The possibility of a president being impeached amid the pandemic, had many in the U.S. wondering if we could do the same.

In the U.S., Donald Trump has left much of the country to fend for itself as the pandemic ravages state after state. There has been little in the way of a national plan for how to overcome the outbreak. In fact, many lies about the virus, treatment, and contagion have come directly from the president himself.

He’s even instructed the CDC to stop sharing pandemic-related information with the public, and instead to send all data directly to the White House.

Donald Trump and his administration have sowed division and false information that has resulted in the deaths of more than 200,000 Americans and months of on and off again quarantine orders that seem to have no end in sight. With policies like this, it’s no surprise that some are seriously considering a second impeachment trial.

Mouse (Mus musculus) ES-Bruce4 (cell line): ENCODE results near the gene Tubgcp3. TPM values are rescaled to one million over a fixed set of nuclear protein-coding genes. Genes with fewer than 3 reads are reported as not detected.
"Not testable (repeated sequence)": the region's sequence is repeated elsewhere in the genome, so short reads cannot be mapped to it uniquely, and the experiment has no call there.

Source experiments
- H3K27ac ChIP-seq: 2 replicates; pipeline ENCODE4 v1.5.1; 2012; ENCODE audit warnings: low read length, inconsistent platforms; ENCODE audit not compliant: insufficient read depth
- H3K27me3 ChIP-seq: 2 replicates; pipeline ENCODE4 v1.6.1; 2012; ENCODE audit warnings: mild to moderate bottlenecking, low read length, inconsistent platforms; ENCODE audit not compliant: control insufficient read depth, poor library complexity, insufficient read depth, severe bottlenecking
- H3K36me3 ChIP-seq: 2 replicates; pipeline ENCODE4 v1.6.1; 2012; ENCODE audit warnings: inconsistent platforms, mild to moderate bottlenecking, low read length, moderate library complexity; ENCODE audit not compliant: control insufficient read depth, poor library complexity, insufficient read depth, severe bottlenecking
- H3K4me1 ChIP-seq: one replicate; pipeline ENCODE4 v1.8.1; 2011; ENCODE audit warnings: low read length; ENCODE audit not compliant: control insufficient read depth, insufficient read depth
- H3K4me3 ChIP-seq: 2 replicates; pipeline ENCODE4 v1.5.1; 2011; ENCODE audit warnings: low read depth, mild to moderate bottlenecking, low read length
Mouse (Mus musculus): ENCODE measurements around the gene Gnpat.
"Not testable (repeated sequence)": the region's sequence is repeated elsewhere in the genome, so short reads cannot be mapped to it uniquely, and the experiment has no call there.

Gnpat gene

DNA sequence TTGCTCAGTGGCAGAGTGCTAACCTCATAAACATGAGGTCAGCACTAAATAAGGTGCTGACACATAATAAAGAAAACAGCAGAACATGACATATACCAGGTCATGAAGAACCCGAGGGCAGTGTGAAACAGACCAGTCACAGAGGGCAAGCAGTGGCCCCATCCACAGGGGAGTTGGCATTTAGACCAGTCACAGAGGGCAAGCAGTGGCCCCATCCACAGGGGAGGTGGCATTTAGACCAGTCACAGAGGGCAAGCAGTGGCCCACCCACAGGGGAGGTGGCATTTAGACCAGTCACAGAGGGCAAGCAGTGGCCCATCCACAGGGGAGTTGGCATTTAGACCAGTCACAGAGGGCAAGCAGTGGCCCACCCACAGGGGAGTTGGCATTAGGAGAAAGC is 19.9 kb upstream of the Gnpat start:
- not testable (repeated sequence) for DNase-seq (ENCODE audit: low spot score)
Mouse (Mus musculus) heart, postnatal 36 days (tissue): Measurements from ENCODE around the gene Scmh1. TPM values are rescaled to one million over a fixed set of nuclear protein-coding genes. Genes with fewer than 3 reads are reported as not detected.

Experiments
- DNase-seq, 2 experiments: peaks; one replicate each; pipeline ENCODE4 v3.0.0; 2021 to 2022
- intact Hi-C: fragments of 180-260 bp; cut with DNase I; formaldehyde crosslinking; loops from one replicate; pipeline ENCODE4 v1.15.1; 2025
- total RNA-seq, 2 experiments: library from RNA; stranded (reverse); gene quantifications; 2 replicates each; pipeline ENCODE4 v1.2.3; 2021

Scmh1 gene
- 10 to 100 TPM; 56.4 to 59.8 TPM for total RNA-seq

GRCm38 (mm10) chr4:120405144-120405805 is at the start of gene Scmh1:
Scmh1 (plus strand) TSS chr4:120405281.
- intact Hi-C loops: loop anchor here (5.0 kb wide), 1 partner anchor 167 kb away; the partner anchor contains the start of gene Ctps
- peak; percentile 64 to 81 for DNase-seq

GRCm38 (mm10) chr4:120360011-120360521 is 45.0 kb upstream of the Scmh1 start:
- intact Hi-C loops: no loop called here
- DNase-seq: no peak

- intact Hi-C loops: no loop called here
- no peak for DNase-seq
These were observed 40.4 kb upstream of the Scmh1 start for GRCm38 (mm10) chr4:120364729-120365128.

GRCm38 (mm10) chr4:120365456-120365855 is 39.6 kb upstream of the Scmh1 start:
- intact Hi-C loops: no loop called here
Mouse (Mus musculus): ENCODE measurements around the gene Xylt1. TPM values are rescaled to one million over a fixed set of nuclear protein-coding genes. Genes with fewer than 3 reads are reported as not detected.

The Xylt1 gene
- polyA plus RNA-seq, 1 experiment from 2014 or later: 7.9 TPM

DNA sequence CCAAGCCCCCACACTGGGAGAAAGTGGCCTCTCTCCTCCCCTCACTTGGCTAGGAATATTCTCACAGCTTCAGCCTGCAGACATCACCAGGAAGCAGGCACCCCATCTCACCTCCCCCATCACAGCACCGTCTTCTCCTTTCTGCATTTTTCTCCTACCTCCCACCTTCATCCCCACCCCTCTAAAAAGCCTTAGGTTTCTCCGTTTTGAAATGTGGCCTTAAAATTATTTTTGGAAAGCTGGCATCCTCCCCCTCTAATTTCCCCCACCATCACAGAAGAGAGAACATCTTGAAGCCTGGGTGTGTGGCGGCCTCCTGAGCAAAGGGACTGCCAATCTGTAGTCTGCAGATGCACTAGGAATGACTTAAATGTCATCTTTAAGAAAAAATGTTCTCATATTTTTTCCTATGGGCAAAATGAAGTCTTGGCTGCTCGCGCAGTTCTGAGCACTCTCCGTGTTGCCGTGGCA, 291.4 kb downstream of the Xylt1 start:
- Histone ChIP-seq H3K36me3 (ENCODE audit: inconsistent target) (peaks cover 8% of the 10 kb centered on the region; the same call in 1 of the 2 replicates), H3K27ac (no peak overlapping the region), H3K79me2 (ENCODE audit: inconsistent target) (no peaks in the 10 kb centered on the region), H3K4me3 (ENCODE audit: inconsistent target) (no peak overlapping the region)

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You Can Order A ‘Taco Vacuna’ And ‘La Cura’ At This Covid 19-Themed Taqueria

Culture

You Can Order A ‘Taco Vacuna’ And ‘La Cura’ At This Covid 19-Themed Taqueria

Tacovid: SaborViral / Facebook

Pandemia. Brote. Vacuna. La Peste. Although you may find these terms in a glossary about the Covid-19 outbreak, that’s not what these words actually refer to. Instead, they’re options on the menu at a Mexican taqueria called “Tacovid: Sabor Viral”, a perhaps surprisingly very successful Coronavirus-themed restaurant.

Although to many having a Covid-themed taqueria may seem morbid or disrespectful or perhaps gross – I mean who wants to order a plague taco? – the taqueria is making light of a very serious situation with humor. Something that several other businesses have done since the pandemic began.